But in a bad store there would be the odd cringey proposal with a plumbing olive (reader, it looks like a copper wedding ring), queries about whether I was married, or if someone had let me down leaving me in the awful situation of having to do it myself and so on.

This was just not something I wanted as part of my day. And at first, I thought this meant I wanted to be treated like one of the men.

But one thing that stood out on my search was that it wasn’t just me getting gender stereotyped, it was also men. Not all men, just men in the same position as me.

The men that also needed some advice, who weren’t professionals or experts, who just wanted to figure out how to do it themselves.

While I was getting put in the “make it pink” bracket, men in my position were getting put in the “useless” bracket. This was something that really opened my eyes.

The grey area

Gaff Goddess high res jacket

I would see it time and time again, someone asking a similar question to me and getting belittled, but in a different way. The tone was that, as a man, if they didn’t know this simple thing then they must be useless.

If a girl didn’t know, it just meant no one taught her.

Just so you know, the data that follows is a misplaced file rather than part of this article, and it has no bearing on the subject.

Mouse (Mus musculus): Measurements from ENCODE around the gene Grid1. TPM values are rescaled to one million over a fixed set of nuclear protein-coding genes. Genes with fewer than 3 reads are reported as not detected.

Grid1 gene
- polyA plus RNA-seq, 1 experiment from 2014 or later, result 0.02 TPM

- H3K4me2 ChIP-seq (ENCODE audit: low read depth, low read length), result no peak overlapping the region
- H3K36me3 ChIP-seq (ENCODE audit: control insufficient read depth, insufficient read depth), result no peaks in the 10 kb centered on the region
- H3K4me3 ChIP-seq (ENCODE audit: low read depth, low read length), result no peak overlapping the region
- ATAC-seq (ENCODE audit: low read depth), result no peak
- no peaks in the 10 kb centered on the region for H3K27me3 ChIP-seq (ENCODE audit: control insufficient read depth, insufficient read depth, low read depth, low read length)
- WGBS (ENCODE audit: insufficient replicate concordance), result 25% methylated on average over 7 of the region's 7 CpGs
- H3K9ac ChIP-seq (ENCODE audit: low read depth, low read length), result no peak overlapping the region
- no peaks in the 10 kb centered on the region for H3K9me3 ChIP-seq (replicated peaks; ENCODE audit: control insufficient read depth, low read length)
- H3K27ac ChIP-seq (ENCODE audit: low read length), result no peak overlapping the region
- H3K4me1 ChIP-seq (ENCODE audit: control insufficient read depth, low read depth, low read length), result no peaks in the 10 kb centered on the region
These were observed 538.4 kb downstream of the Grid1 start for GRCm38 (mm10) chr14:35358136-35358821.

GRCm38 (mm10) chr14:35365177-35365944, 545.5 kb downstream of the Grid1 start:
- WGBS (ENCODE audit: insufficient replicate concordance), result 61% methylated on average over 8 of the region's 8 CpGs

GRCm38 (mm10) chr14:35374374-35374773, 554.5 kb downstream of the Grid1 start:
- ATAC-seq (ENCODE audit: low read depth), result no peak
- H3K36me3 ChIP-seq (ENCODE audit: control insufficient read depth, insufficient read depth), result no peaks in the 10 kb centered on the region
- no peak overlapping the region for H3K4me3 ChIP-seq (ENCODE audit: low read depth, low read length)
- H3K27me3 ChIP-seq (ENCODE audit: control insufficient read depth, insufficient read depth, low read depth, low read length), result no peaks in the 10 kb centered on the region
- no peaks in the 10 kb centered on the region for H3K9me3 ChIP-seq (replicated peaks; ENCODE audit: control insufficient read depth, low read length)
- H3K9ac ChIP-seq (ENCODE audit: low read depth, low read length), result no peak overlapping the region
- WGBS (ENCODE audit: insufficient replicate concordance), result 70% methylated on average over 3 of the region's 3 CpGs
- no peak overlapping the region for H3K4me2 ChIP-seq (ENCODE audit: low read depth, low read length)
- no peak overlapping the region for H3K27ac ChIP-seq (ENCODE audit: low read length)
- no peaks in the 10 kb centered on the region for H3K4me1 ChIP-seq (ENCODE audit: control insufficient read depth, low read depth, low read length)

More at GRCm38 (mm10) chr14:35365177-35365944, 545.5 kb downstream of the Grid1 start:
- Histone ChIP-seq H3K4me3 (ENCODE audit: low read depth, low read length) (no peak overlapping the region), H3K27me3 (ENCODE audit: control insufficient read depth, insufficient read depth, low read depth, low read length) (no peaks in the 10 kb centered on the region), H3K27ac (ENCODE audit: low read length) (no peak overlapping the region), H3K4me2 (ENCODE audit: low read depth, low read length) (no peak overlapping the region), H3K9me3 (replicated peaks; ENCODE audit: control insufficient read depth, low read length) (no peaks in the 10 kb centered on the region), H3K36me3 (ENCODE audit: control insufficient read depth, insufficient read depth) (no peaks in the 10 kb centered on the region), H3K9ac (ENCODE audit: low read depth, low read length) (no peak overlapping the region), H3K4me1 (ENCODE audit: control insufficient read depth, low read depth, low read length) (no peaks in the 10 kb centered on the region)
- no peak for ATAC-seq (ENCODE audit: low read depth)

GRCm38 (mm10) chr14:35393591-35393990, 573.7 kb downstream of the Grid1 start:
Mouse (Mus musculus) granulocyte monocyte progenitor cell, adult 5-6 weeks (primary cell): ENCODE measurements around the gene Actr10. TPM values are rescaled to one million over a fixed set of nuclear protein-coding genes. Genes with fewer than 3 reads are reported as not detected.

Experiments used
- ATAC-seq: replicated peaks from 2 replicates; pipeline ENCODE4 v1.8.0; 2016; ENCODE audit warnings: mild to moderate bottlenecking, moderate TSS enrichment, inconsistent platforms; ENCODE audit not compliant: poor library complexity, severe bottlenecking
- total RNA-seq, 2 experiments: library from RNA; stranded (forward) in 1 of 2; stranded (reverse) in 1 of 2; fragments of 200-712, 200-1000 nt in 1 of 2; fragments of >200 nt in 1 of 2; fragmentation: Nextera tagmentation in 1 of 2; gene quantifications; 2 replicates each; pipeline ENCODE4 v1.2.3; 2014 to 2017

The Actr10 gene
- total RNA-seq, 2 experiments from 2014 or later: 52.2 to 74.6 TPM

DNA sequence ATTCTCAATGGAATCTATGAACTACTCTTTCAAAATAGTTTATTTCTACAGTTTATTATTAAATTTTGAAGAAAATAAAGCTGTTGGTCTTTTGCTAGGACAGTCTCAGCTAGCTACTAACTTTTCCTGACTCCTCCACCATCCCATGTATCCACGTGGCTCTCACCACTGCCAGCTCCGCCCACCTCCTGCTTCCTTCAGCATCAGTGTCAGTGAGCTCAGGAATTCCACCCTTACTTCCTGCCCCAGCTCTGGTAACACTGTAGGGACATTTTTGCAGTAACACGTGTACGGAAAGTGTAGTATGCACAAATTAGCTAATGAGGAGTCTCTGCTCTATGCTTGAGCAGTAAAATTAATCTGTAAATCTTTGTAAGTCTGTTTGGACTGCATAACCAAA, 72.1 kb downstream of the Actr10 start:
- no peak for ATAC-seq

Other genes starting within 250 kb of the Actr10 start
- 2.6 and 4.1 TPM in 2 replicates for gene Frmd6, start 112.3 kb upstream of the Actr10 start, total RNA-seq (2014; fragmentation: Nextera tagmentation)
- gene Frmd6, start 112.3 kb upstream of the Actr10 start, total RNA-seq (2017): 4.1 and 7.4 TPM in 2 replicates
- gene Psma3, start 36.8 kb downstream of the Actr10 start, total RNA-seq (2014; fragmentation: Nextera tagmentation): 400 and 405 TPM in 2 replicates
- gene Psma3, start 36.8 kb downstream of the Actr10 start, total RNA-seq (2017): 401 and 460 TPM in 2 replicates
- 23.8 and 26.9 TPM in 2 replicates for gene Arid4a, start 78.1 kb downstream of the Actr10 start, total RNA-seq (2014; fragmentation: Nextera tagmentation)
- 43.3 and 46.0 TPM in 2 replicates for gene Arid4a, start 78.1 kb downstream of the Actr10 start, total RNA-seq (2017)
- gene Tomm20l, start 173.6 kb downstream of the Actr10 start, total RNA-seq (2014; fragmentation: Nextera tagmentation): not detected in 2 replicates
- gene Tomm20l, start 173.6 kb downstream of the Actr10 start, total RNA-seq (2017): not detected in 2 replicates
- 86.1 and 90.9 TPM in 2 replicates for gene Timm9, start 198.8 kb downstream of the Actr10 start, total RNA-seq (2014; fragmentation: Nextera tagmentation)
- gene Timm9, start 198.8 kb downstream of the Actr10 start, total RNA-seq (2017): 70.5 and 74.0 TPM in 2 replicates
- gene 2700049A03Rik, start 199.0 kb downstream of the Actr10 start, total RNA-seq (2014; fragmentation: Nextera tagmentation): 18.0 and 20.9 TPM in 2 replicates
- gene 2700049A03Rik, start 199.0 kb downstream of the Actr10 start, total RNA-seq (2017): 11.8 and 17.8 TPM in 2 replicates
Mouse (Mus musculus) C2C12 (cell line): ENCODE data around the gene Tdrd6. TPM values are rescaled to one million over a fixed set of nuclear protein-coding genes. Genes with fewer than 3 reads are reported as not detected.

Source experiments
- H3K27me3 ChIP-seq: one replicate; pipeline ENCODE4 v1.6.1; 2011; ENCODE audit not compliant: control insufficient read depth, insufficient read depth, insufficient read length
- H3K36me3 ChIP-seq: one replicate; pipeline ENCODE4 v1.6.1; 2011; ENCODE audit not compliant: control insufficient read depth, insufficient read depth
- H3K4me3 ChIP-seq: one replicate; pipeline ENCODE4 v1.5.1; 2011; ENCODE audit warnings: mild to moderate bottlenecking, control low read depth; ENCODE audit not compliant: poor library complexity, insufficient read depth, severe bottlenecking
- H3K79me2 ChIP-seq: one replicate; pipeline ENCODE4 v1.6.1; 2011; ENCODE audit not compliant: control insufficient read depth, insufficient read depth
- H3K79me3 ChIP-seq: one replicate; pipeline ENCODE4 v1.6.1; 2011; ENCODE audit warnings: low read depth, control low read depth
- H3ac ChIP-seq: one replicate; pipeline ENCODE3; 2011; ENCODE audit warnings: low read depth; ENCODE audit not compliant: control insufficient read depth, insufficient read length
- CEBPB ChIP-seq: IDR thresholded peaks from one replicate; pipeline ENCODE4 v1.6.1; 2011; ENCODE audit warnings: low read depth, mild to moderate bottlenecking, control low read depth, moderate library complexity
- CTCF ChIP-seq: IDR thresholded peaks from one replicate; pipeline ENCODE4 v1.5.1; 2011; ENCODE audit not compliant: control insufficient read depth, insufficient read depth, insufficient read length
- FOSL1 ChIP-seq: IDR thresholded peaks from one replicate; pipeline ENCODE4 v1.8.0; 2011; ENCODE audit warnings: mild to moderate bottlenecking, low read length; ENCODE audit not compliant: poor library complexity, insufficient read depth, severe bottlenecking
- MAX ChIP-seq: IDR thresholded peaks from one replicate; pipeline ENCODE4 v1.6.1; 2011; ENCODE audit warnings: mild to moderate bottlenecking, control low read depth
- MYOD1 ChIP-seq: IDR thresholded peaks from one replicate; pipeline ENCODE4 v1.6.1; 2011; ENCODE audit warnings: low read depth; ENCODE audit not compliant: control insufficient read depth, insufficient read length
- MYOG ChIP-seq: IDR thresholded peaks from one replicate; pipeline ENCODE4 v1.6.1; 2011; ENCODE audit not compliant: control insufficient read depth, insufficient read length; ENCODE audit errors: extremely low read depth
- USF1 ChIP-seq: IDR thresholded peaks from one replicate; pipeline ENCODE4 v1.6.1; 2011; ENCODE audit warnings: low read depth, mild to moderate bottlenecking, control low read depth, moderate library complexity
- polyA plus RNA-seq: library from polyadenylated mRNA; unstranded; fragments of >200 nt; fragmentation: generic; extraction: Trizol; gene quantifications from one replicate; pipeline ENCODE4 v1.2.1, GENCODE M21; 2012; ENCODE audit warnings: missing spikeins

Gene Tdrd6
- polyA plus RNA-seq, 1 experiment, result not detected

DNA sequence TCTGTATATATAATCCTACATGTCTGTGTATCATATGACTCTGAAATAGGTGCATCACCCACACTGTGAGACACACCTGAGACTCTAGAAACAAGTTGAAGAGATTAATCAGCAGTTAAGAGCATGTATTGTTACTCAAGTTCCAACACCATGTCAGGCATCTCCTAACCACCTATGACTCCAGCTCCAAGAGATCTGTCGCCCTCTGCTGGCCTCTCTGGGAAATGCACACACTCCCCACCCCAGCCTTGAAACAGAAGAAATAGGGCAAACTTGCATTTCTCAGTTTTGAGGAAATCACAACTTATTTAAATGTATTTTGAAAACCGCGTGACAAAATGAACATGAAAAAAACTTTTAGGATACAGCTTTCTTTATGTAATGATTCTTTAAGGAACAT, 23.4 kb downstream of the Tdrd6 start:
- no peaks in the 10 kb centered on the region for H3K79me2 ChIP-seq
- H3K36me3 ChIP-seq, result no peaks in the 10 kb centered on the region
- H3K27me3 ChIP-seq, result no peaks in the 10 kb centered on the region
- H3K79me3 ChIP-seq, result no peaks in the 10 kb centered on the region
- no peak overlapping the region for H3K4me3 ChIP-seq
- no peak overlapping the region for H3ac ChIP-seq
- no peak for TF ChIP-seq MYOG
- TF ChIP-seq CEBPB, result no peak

I began to realise there is this grey area around DIY for most people who don’t work in a trade or have a heavy interest in it. And it was not down to gender.

This area of mystery brings a lot of fear and a little anxiety. It’s like, we’ve missed the boat and we can never catch up, or it’s a club we don’t belong to. This then results in people never learning, never fixing – and crucially, wasting money having someone else do something we could actually do ourselves, all because we don’t feel like we can.

It’s this grey area that is preventing us from learning about our home and fearing repairs and smaller issues.

This is what drove me to write and illustrate my book Gaff Goddess: Simple Tips and Tricks to Help You Run Your Home. I had started out sharing tips and simple hacks on Instagram as I went about my work. They were small snippets and quick tutorials, but they could make a big difference and most importantly anyone could do them no matter how much experience they had.

The amount of both female and male followers (and questions) I gathered showed that it wasn’t just me who felt this way. 

Women and men were able to learn from what I learned, and could then go into DIY shops armed with enough information to get started. I want everyone to feel empowered enough to pick up that screwdriver – and trust me, the feeling of satisfaction you get from learning about as well as repairing your gaff will only spur you on to do more.

No pink required (unless you’re into it, of course).

Gaff Goddess by Laura de Barra is published by Transworld Ireland and is out now. Laura is a regular columnist with’s Glenveagh Home Magazine.